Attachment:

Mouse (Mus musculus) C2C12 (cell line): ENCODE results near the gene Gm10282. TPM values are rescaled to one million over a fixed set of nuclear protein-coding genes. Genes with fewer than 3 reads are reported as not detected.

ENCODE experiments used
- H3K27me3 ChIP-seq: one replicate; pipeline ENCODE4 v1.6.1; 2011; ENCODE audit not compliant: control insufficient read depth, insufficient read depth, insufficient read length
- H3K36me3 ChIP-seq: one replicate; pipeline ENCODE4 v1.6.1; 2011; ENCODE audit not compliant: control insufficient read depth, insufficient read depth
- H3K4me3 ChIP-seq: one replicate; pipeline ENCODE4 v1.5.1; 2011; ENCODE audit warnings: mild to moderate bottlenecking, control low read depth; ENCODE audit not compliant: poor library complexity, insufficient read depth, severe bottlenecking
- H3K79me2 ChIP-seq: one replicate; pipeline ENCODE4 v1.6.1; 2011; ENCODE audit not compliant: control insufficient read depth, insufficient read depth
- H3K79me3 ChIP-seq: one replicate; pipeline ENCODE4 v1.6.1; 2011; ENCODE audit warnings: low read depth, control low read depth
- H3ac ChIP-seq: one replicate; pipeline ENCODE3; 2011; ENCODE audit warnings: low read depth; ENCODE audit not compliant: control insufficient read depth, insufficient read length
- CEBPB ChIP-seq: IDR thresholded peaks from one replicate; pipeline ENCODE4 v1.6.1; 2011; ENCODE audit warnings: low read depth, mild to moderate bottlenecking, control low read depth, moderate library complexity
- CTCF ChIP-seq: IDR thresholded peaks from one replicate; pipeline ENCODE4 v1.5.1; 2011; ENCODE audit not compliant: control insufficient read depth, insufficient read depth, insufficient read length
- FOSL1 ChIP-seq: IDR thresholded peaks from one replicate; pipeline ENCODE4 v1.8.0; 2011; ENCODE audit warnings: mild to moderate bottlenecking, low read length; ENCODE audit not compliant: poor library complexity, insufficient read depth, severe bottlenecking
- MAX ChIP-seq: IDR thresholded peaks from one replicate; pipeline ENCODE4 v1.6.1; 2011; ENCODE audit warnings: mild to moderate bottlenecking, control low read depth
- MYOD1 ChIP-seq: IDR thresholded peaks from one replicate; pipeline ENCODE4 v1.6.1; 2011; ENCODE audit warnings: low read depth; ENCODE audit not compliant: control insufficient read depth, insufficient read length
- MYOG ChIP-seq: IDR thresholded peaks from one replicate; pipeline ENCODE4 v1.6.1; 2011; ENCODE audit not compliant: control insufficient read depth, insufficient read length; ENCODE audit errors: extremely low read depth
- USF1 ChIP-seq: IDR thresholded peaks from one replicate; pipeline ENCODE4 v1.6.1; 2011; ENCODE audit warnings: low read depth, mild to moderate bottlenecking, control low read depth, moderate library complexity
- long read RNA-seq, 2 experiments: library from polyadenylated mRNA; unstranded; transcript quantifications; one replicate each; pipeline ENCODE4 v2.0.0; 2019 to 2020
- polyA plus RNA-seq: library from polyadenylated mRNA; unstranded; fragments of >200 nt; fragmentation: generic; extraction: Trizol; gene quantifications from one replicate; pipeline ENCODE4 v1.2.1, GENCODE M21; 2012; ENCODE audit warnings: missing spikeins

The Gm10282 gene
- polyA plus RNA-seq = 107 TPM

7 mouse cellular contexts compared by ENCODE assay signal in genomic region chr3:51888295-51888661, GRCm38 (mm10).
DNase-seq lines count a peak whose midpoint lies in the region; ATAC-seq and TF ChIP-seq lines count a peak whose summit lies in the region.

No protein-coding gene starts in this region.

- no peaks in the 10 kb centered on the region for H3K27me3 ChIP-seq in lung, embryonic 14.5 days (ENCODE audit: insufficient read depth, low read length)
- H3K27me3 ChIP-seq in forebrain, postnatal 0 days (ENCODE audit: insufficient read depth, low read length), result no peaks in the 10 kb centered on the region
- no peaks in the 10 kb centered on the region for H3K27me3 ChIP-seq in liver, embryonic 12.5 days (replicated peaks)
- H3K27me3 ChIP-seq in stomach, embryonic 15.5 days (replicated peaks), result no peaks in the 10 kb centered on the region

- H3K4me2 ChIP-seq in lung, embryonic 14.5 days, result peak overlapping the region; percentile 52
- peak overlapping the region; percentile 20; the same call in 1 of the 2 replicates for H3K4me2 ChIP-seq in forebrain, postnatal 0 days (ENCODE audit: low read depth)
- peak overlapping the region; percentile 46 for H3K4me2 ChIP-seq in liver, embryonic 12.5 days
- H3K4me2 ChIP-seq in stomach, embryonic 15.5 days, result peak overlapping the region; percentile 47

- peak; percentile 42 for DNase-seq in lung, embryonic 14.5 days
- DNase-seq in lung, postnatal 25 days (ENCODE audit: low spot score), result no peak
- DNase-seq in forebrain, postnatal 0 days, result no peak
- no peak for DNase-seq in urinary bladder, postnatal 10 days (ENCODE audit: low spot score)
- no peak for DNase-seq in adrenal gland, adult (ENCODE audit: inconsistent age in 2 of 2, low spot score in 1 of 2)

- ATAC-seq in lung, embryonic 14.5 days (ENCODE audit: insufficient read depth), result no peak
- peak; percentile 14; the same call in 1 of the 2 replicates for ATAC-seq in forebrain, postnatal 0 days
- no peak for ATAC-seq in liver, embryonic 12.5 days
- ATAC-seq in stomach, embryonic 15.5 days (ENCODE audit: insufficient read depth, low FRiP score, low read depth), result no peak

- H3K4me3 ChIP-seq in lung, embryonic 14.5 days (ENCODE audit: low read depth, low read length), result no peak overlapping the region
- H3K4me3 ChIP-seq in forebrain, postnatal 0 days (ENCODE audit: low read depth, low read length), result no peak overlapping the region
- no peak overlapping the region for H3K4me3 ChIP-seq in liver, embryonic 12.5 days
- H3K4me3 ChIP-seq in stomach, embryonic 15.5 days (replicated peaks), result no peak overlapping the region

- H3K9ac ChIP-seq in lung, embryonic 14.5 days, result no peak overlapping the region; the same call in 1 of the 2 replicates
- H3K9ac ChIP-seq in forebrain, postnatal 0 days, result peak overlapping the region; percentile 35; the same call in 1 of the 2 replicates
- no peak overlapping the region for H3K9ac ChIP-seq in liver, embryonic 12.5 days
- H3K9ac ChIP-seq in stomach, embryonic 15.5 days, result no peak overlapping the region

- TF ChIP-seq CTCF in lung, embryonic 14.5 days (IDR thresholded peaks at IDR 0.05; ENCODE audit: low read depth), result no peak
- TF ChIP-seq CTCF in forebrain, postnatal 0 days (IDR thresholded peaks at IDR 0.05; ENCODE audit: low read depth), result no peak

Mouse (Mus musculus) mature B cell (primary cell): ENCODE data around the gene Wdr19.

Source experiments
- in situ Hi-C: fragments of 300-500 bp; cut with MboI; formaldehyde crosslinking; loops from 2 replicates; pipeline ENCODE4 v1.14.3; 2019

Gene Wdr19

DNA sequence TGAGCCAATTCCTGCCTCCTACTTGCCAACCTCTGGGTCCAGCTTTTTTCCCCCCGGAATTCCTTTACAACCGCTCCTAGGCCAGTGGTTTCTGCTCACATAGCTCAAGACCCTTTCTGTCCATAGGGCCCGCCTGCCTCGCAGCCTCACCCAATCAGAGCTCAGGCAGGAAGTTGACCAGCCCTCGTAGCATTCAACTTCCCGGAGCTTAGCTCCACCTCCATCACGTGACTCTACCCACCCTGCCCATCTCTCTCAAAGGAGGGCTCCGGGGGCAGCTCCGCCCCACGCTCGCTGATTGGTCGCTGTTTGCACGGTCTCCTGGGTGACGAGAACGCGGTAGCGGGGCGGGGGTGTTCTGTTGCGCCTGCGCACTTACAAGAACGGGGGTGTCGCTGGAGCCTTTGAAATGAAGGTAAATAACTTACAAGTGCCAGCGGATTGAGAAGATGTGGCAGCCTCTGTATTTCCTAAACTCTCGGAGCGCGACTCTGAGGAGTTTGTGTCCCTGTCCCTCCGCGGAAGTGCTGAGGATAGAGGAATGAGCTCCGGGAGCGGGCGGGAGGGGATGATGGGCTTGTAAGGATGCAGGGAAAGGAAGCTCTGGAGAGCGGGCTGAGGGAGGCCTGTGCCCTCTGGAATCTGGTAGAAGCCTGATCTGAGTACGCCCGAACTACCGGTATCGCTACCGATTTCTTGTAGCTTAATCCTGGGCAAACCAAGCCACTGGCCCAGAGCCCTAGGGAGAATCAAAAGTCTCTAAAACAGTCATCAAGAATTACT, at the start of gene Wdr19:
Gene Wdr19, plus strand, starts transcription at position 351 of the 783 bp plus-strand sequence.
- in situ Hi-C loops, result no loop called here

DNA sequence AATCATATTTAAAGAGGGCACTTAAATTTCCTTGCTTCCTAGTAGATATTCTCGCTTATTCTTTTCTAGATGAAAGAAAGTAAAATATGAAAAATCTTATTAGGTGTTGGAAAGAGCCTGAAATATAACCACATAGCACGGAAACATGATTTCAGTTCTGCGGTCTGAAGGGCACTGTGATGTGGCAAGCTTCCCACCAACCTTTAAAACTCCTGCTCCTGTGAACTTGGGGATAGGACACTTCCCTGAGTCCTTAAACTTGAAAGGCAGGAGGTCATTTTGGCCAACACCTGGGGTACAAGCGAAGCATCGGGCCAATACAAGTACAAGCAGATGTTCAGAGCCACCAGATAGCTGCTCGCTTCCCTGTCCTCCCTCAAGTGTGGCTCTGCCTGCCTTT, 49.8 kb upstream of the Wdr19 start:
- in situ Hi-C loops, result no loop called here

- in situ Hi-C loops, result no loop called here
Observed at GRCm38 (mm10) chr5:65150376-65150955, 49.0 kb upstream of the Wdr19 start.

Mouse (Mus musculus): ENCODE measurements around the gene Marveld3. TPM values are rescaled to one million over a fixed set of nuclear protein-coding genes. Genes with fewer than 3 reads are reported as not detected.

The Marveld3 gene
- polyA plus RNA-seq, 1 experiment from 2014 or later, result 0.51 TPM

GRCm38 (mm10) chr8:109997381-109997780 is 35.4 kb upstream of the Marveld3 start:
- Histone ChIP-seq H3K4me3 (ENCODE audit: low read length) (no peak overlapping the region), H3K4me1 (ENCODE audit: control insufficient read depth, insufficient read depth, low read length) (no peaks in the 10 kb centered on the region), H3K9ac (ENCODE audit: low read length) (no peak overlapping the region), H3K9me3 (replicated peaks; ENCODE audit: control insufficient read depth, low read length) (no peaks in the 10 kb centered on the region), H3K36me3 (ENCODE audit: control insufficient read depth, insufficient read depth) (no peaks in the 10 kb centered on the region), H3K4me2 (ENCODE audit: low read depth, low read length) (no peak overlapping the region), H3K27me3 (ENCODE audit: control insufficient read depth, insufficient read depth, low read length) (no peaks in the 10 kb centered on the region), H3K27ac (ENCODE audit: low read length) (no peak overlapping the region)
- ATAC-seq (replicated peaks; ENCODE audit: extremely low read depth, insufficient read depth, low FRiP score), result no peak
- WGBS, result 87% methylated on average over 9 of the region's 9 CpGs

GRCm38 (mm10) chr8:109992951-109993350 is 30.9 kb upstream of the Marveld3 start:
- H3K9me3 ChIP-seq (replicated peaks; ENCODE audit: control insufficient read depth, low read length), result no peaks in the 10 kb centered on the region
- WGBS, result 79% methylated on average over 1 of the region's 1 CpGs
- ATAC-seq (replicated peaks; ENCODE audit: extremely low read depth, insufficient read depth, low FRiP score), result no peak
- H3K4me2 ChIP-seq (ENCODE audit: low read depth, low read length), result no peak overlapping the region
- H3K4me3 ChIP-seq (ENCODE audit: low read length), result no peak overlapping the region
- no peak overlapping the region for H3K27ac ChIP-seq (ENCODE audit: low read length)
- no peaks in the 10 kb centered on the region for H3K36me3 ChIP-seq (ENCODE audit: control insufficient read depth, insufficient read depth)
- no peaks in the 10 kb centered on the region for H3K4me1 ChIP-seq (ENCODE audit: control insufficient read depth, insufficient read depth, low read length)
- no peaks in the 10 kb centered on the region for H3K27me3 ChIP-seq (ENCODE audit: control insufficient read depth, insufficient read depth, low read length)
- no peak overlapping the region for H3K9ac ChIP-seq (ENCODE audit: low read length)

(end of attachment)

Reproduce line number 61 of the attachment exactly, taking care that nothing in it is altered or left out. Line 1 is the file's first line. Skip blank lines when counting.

Mouse (Mus musculus): ENCODE measurements around the gene Marveld3. TPM values are rescaled to one million over a fixed set of nuclear protein-coding genes. Genes with fewer than 3 reads are reported as not detected.